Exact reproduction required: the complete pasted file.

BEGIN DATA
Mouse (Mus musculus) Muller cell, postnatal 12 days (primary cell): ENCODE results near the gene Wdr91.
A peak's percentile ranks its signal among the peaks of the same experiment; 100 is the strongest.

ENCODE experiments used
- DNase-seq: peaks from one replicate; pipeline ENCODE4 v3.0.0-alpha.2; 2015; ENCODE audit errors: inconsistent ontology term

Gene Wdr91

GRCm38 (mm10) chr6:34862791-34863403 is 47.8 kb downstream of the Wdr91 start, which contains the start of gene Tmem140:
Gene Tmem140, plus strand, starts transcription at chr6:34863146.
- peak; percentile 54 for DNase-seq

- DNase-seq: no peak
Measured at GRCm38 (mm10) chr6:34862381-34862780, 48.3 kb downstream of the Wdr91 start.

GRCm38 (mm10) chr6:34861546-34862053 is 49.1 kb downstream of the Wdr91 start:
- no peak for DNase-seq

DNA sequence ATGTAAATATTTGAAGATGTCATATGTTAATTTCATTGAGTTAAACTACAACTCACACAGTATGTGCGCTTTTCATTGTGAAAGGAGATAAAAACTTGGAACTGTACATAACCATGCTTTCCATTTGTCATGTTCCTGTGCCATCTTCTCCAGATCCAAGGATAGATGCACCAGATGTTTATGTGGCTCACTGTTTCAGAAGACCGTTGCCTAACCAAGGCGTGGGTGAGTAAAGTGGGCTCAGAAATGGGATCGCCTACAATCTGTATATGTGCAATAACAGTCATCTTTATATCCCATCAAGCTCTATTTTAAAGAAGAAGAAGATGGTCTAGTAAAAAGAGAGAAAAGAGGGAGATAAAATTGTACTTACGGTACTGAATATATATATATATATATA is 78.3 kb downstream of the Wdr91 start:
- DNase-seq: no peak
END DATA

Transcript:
Mouse (Mus musculus) Muller cell, postnatal 12 days (primary cell): ENCODE results near the gene Wdr91.
A peak's percentile ranks its signal among the peaks of the same experiment; 100 is the strongest.

ENCODE experiments used
- DNase-seq: peaks from one replicate; pipeline ENCODE4 v3.0.0-alpha.2; 2015; ENCODE audit errors: inconsistent ontology term

Gene Wdr91

GRCm38 (mm10) chr6:34862791-34863403 is 47.8 kb downstream of the Wdr91 start, which contains the start of gene Tmem140:
Gene Tmem140, plus strand, starts transcription at chr6:34863146.
- peak; percentile 54 for DNase-seq

- DNase-seq: no peak
Measured at GRCm38 (mm10) chr6:34862381-34862780, 48.3 kb downstream of the Wdr91 start.

GRCm38 (mm10) chr6:34861546-34862053 is 49.1 kb downstream of the Wdr91 start:
- no peak for DNase-seq

DNA sequence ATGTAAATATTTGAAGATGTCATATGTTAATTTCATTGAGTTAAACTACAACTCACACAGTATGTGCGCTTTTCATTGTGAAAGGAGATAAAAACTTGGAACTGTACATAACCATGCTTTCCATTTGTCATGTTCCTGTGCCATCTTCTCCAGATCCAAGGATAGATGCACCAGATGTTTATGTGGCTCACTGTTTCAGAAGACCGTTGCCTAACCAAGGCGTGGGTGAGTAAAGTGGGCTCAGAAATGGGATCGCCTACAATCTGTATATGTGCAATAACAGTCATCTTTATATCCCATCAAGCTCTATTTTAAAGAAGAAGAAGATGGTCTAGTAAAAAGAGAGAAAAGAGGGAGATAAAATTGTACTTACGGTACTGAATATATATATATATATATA is 78.3 kb downstream of the Wdr91 start:
- DNase-seq: no peak